Discover an outstanding collection of American art housed in a nineteenth-century mill with a dramatic steel and glass addition overlooking the banks of the Brandywine River. Renowned for its holdings of the Wyeth family of artists, the museum features galleries dedicated to the work of N.C., Andrew and Jamie Wyeth. The Brandywine Conservancy has been instrumental in permanently protecting more than 59,000 acres of land in southeastern Pennsylvania and northern Delaware.
In the mid-1960s, Chadds Ford, Pennsylvania in the historic Brandywine
Valley, faced possible massive industrial development. The impact
would have dramatically changed the character and future of a community
that was then largely rural. At the same time, and for decades
thereafter, development proposed throughout the region, particularly in
floodplain areas, threatened to devastate water supplies for numerous
communities in southeastern Pennsylvania and northern Delaware,
including the City of Wilmington.
Appreciating the need for rapid action, a group of local residents
bought endangered land and founded the Brandywine Conservancy in 1967.
The first conservation easements, protecting more than five and
one-half miles along the Brandywine, were granted in 1969. Today, the
Conservancy holds more than 440 conservation easements and has
protected more than 45,000 acres in Chester and Delaware counties, Pennsylvania, and in New Castle County, Delaware.
The Conservancy is a leading local and national advocate for
responsible land use, open space preservation and water protection.
The Conservancy focuses on integrating conservation with economic
development through its Land Stewardship and Municipal Assistance
programs. The Conservancy works with individuals; state, county and
municipal governments; and private organizations to permanently protect
and conserve natural, cultural and scenic resources.
Among the hundreds of artists represented are Howard Pyle, many
students of Pyle who affected the course of American illustration, N.
C. Wyeth, Andrew Wyeth, and Jamie Wyeth. There is work by hundreds of
famous illustrators. Landscape, still life, portrait and genre
painting includes work by Benjamin West, Gilbert Stuart, Asher Durand,
W. T. Richards, William Harnett, John Haberle, J. D. Chalfant, Horace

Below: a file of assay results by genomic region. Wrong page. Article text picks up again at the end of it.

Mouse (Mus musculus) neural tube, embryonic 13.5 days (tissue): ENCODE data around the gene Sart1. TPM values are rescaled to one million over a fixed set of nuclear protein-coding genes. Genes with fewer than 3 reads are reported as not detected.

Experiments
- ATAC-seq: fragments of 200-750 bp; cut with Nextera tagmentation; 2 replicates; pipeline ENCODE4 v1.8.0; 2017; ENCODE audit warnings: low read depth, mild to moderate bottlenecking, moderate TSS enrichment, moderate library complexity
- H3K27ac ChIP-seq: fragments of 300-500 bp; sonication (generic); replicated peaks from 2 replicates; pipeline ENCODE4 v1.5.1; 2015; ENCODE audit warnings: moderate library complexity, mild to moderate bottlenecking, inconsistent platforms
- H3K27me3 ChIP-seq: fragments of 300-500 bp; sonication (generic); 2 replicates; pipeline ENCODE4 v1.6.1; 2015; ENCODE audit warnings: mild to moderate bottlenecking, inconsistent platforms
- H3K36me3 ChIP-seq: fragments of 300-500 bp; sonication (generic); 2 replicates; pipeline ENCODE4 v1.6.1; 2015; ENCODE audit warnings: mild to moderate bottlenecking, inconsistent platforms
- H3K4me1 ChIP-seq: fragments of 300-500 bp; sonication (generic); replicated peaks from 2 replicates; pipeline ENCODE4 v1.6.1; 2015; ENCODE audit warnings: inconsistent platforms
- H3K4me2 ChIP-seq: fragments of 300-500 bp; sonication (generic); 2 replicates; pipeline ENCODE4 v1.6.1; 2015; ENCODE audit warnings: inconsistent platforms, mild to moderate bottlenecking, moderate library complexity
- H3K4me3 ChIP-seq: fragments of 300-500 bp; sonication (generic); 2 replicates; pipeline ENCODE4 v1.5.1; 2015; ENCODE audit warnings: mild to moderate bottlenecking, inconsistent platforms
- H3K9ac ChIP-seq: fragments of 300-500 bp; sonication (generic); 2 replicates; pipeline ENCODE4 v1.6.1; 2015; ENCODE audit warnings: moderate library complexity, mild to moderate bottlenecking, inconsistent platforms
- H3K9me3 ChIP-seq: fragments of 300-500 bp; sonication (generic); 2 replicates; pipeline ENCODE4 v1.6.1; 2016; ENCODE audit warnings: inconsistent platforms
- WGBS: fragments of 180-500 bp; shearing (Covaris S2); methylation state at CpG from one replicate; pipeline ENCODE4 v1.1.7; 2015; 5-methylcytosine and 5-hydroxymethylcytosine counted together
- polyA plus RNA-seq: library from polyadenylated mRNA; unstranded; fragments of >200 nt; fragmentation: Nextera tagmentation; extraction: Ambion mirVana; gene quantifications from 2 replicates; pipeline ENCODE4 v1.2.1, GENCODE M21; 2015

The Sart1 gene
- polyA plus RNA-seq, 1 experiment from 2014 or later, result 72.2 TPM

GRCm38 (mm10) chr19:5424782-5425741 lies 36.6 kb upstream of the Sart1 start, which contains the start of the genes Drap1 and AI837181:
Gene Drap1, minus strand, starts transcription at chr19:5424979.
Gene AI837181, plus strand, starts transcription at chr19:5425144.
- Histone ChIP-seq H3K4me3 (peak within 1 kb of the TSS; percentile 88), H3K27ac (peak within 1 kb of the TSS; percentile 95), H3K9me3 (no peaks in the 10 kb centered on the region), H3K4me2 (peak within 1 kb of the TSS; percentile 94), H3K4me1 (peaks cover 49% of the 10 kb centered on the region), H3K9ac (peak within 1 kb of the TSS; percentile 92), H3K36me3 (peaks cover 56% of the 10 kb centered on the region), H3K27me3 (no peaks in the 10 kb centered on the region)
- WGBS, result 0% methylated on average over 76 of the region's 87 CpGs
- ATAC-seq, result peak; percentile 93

Pippin, and many others, while the major still life collection includes
paintings by William Harnett, John Peto, George Cope, John Haberle,
Horace Pippin, and many more artists. Nearly 300 special exhibitions
have been shown in the museum’s six galleries, along with constant
installations of work from the collection. A variety of educational programs is offered throughout the year.
The Brandywine Conservancy has thousands of members throughout the
region and the nation, including a Young Friends group that hosts
events throughout the year. More than 300 volunteers work as docents
in the museum, as gardeners in the native plant gardens that surround
the Conservancy’s buildings, and in other capacities throughout the
Conservancy. Volunteers organize an annual antiques show and other
events to support an acquisition fund that has added more than 200
works of art to the museum’s collection.
In 2008, the Brandywine
Conservancy was one of the first conservation organizations awarded
accreditation by the Land Trust Accreditation Commission. The award is
an affirmation of careful management and effective environmental
programs. In the same year, the Brandywine River Museum received
accreditation from the American Association of Museums for the fourth
time. The Brandywine Conservancy has always maintained the highest
professional standards, a commitment to excellence, public
accountability, sound financial management, innovation, and growth of